You Can’t Legislate Customer Centricity
Home 5 Blogs 5 You Can’t Legislate Customer Centricity
You Can’t Legislate Customer Centricity
Home 5 Blogs 5 You Can’t Legislate Customer Centricity

President Obama’s sixth address to the union was last night. He touched on several key issues citizens in the US are familiar with from unrest in the Middle East to the need for better opportunities for middle-class families to thrive in the economy. One interesting bit of his speech touched on an important issue for Customer Centricity: data breaches.

In the address, he said the following:

No foreign nation, no hacker, should be able to shut down our networks, steal our trade secrets, or invade the privacy of American families, especially our kids. We are making sure our government integrates intelligence to combat cyber threats, just as we have done to combat terrorism. And tonight, I urge this Congress to finally pass the legislation we need to better meet the evolving threat of cyber-attacks, combat identity theft, and protect our children’s information. If we don’t act, we’ll leave our nation and our economy vulnerable. If we do, we can continue to protect the technologies that have unleashed untold opportunities for people around the globe.

I was curious what he meant by that, so I did some Googling. Last week, he previewed some of his plans associated with this concept, and I have to admit, I was flabbergasted by them. According to the article I read on, President Obama revealed his plan at the Federal Trade Commission. He said the federal standard he would impose to notify Customers their information had been compromised should be 30 days. Many pundits commented that the standard wasn’t as good as those already in place for 47 states.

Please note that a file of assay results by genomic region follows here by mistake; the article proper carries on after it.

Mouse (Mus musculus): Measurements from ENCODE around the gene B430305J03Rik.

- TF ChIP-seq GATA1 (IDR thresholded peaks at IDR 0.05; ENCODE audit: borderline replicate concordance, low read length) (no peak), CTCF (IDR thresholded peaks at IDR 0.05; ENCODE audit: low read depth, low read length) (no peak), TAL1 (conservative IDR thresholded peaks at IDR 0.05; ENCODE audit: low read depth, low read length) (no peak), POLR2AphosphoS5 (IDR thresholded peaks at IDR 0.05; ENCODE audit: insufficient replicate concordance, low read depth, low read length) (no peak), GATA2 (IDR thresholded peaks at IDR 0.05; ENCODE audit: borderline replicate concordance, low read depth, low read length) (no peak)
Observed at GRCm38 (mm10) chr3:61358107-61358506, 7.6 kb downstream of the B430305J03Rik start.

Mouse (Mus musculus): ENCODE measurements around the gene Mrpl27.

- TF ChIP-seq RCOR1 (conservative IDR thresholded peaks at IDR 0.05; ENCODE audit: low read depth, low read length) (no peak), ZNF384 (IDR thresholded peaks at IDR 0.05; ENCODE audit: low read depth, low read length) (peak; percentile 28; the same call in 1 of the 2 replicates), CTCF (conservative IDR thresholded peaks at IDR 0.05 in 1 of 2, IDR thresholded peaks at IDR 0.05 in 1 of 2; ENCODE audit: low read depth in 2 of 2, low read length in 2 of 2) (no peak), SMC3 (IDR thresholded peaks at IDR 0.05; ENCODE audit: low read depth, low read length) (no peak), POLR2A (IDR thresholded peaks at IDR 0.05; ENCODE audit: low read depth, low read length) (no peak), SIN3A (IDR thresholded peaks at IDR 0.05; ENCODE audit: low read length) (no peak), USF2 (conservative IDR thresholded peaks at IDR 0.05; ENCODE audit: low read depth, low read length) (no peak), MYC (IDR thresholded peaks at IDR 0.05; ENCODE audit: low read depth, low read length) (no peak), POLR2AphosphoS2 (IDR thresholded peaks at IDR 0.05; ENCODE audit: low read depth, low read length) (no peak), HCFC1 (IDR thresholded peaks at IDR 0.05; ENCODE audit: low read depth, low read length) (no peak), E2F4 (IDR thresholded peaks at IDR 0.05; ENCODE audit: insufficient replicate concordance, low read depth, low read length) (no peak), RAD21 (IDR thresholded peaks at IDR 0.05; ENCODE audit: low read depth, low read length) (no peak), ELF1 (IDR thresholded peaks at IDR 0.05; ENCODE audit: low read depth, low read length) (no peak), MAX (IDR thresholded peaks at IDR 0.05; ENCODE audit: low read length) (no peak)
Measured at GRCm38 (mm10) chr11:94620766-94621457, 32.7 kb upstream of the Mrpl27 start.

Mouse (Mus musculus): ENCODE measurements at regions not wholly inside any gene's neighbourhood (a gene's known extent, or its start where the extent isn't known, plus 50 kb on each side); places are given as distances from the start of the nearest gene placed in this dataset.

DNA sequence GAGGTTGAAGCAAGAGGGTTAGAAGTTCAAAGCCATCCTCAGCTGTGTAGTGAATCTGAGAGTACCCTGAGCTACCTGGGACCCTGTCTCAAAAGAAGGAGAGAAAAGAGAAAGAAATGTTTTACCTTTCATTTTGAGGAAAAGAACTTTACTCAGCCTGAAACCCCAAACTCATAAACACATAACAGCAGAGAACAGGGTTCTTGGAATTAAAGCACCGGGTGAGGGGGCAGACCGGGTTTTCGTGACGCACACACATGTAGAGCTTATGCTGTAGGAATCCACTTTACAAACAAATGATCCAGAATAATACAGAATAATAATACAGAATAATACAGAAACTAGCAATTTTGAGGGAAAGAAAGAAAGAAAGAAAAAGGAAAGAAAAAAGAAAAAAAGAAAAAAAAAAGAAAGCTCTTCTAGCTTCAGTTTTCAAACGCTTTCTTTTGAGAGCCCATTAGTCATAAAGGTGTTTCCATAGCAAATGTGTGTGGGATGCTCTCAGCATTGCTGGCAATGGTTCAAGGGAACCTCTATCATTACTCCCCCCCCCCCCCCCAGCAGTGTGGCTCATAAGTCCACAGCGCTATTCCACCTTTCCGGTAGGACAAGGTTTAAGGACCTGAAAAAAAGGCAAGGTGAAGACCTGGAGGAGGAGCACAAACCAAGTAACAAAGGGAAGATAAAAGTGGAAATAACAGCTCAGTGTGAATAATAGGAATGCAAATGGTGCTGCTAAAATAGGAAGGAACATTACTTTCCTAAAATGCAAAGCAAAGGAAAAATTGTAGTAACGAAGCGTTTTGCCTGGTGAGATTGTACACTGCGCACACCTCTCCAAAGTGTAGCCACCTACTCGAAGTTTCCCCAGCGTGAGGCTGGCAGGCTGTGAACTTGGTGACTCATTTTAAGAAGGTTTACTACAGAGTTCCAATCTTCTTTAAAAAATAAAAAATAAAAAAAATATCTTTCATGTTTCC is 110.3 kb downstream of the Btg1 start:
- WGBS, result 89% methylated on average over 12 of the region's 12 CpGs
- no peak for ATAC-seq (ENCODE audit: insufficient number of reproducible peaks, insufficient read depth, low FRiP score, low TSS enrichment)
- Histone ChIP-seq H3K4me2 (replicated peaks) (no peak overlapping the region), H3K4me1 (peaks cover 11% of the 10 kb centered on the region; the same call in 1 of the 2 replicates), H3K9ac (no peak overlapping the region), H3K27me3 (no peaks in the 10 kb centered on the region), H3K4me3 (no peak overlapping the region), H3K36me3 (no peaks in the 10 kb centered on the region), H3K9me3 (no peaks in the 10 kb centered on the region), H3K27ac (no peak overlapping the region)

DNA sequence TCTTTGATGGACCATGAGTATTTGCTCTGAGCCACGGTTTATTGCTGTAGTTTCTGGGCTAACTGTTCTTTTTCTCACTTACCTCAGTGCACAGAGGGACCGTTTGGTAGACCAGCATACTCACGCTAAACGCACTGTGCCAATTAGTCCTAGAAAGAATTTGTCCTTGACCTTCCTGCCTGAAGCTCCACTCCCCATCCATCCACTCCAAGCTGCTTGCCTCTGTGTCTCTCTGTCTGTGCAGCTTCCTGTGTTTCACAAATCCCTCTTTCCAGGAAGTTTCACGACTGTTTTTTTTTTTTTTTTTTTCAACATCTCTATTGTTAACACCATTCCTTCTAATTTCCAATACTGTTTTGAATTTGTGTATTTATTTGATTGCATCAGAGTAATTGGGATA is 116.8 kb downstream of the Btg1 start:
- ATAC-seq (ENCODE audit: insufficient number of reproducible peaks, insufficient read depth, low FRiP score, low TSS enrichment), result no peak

I am surprised that it would take as long as 30 days to tell a Customer of a data breach! In today’s world I would hope companies have contingency plans they would roll out if a data breach happened, but maybe I am naive….

Also to legislate this policy worries me. If they have the need to legislate, then lags in notifying Customers must have happened so many times they feel the need to put it in law! This is a law for the “non-Customer centric” organizations.

Can you legislate a critical part of serving your Customers well in this way? The answer is No! Customer centricity is not the result of a sweeping (and frankly, rather relaxed) standard issued by the government. Customer centricity is the result of cultivating a culture that puts the Customer at the heart of everything you do.

Immediate notification that includes next steps for Customers is the standard protocol for Customer-centric companies in the event of a data breach. Target, who suffered the data breach in 2013, knows the importance of this immediate and comprehensive action. They were a real-time cautionary tale we all witnessed in the recent past of how to mishandle a data breach rollout.

Customers are nervous about their data security. It is your organization’s responsibility to protect that data. And to inform them when you have a problem, quickly. It is critical to gain Customer’s trust in data Security.

The fact is Customer centricity, like a lot of things, is not something that can be made into law. It is the responsibility of an organization to put the Customer at the center of everything they do, and to design a deliberate experience showing this. Anything else gets my personal VETO.

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Colin Shaw is the founder and CEO of Beyond Philosophy, one of the world’s first organizations devoted to customer experience. Colin is an international author offour best-selling books and an engaging keynote speaker.

Follow Colin Shaw on Twitter @ColinShaw_CX